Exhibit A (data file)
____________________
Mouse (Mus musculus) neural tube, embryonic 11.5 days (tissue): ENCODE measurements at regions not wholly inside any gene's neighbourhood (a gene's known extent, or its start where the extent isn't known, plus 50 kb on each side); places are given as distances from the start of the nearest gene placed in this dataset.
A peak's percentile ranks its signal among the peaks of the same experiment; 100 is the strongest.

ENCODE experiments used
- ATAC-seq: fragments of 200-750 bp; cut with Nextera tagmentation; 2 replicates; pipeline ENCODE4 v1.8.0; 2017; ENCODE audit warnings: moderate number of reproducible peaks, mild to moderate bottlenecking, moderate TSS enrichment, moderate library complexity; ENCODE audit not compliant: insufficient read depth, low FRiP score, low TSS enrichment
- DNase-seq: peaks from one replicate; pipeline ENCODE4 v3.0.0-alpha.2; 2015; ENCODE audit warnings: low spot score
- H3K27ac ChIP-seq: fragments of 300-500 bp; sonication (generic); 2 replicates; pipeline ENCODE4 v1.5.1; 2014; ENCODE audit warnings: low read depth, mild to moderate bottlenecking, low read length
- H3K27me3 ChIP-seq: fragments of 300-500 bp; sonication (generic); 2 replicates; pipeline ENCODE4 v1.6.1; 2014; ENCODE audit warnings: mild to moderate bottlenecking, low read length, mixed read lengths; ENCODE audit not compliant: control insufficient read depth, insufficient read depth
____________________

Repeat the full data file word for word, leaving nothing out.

Mouse (Mus musculus) neural tube, embryonic 11.5 days (tissue): ENCODE measurements at regions not wholly inside any gene's neighbourhood (a gene's known extent, or its start where the extent isn't known, plus 50 kb on each side); places are given as distances from the start of the nearest gene placed in this dataset.
A peak's percentile ranks its signal among the peaks of the same experiment; 100 is the strongest.

ENCODE experiments used
- ATAC-seq: fragments of 200-750 bp; cut with Nextera tagmentation; 2 replicates; pipeline ENCODE4 v1.8.0; 2017; ENCODE audit warnings: moderate number of reproducible peaks, mild to moderate bottlenecking, moderate TSS enrichment, moderate library complexity; ENCODE audit not compliant: insufficient read depth, low FRiP score, low TSS enrichment
- DNase-seq: peaks from one replicate; pipeline ENCODE4 v3.0.0-alpha.2; 2015; ENCODE audit warnings: low spot score
- H3K27ac ChIP-seq: fragments of 300-500 bp; sonication (generic); 2 replicates; pipeline ENCODE4 v1.5.1; 2014; ENCODE audit warnings: low read depth, mild to moderate bottlenecking, low read length
- H3K27me3 ChIP-seq: fragments of 300-500 bp; sonication (generic); 2 replicates; pipeline ENCODE4 v1.6.1; 2014; ENCODE audit warnings: mild to moderate bottlenecking, low read length, mixed read lengths; ENCODE audit not compliant: control insufficient read depth, insufficient read depth